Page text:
Harry Potter and the Philosopher's Stone
starring Daniel Radcliffe, Rupert Grint, Emma Watson, John Cleese
screenplay by Steven Kloves, based on the novel by J.K. Rowling
directed by Chris Columbus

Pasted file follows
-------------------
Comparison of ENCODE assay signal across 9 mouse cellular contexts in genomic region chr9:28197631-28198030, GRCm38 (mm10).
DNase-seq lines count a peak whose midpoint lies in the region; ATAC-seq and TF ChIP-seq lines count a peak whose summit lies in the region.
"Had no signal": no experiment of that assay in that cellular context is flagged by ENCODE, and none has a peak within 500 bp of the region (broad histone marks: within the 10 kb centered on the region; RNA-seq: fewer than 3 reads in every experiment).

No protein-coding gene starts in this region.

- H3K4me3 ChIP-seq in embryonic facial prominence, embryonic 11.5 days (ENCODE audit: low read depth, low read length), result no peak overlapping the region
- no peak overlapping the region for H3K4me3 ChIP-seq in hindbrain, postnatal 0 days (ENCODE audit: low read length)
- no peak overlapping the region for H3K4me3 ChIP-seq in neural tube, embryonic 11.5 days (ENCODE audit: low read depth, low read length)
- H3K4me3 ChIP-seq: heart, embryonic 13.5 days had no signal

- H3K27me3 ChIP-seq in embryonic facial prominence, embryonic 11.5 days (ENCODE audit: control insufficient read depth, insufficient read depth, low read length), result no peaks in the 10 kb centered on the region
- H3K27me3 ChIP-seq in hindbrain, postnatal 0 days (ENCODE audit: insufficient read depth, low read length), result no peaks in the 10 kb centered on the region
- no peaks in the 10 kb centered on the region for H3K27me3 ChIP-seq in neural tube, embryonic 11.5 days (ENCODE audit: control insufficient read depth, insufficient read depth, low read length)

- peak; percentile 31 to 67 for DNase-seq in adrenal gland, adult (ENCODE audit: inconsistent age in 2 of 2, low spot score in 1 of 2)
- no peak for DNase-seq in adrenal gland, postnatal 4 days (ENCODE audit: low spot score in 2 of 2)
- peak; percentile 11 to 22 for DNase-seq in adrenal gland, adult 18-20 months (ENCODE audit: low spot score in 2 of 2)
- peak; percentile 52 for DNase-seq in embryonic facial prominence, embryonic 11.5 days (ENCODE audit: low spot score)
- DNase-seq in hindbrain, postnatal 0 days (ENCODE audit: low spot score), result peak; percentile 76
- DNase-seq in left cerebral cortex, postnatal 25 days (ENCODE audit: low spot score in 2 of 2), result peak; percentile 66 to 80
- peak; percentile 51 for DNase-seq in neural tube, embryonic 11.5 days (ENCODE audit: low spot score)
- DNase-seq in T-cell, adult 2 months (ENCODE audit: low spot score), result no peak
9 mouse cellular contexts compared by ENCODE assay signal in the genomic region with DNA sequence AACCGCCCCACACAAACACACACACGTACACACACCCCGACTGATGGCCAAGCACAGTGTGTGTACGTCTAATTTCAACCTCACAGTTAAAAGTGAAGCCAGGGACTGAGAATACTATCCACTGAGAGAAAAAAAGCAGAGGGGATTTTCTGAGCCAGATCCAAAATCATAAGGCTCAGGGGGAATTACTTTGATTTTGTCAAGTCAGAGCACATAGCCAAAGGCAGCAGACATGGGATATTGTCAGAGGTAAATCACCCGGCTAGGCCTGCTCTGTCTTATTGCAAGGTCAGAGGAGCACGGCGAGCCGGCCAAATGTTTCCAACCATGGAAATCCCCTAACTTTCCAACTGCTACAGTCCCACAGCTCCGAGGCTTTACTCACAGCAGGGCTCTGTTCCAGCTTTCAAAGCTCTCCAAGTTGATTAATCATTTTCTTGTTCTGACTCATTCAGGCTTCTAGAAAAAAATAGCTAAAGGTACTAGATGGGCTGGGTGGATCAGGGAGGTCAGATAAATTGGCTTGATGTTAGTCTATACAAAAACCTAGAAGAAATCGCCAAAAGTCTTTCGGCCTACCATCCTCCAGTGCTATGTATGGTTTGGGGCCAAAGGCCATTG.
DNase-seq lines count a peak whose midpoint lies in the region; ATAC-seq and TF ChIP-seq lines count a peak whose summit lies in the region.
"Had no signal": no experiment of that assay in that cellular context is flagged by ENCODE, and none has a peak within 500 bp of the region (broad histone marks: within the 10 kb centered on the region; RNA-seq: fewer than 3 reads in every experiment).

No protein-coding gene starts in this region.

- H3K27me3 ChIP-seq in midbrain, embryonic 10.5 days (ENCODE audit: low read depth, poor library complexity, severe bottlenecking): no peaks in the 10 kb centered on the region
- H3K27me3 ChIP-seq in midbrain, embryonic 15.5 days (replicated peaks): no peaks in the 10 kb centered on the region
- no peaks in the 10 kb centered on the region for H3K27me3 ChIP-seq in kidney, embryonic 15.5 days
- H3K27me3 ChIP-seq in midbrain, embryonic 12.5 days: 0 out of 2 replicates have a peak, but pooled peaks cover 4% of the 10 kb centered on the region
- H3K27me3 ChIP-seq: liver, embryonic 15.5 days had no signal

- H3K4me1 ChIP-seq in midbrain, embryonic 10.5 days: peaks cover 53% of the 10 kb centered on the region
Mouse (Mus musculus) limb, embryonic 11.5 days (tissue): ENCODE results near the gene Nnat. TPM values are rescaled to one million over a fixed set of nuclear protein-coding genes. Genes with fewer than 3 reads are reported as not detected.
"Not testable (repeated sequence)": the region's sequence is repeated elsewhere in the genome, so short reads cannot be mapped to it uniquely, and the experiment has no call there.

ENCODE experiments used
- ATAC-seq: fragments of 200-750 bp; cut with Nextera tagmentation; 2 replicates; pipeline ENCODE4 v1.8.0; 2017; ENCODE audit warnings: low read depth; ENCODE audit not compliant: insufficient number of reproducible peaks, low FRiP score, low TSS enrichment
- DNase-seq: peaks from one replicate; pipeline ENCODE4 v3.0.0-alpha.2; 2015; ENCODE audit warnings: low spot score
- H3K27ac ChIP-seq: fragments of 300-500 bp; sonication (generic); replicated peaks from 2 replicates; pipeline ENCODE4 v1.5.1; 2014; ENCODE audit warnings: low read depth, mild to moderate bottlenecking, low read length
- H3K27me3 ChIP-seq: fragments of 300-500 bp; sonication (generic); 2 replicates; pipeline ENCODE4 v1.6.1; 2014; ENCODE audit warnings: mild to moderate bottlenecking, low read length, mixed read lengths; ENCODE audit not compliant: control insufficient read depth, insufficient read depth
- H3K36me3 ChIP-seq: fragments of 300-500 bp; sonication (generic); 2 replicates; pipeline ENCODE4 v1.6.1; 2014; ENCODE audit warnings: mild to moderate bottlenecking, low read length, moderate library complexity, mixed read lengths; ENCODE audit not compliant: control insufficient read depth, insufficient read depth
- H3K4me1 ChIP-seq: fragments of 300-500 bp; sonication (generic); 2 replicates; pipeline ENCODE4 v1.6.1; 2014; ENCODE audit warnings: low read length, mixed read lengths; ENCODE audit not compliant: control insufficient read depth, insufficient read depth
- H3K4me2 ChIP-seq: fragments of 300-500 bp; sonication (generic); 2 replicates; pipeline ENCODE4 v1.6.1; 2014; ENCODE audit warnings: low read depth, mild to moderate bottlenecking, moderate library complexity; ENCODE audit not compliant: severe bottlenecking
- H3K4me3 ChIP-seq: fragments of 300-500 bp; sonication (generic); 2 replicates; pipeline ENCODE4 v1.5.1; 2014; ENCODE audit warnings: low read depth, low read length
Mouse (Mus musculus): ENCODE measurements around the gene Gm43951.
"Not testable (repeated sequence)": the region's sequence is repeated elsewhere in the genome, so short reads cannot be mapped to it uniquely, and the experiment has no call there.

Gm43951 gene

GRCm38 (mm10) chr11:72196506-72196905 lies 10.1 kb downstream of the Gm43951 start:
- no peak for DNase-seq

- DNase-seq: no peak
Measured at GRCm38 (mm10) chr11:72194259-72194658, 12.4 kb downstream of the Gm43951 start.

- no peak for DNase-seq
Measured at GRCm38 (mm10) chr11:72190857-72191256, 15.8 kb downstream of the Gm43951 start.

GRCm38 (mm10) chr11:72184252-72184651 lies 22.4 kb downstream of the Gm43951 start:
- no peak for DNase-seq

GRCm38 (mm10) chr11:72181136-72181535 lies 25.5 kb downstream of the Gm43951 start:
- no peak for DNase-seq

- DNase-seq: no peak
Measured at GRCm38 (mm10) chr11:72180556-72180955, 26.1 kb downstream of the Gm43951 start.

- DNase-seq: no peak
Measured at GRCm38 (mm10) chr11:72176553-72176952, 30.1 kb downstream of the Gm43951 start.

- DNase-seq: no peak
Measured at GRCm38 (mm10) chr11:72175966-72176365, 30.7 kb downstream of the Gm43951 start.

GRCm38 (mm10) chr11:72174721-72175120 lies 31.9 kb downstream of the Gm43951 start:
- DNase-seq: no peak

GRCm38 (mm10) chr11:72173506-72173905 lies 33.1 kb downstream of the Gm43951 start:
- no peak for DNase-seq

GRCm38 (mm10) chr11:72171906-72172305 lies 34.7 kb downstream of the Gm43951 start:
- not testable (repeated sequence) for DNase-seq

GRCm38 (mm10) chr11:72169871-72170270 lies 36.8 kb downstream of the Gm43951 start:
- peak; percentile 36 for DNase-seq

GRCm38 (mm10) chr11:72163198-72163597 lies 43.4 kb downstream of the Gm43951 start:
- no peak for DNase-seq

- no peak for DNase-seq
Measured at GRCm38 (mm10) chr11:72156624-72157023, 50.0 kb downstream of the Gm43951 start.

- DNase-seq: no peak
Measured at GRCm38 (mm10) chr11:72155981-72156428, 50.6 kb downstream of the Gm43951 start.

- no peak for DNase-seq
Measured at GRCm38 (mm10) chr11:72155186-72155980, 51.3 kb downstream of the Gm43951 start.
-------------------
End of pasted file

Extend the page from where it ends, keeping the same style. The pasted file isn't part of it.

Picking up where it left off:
by Walter Chaw There is such a dedicated lack of controversy and tension in Harry Potter and the Sorcerer's Stone that all of its benefit as a children's fiction is lost to the machinery of Hollywood spectacle. Gone is the dread uncertainty, the persecution of a child because of parents or class, and any true appreciation of consequences in the various action scenarios that lockstep unfold to the strict dictates of the plot; it's Willy Wonka and the Chocolate Factory without the candy. At a bloated 152 minutes, the film depends to a peculiar degree on our familiarity with J.K. Rowling's outrageously popular series of books: it does little to establish the characters and has such a feeling of clockwork inevitability that it's shocking when the finale comes and goes with almost nothing resembling purpose, much less resolution. Though it's arguably faithful to the major movements of the book (thus satisfying a large population of its tyke fans until they begin to develop discretion), Harry Potter and the Sorcerer's Stone suffers from what I like to call the "Wizard of Oz" malady: no brain, no heart, no courage.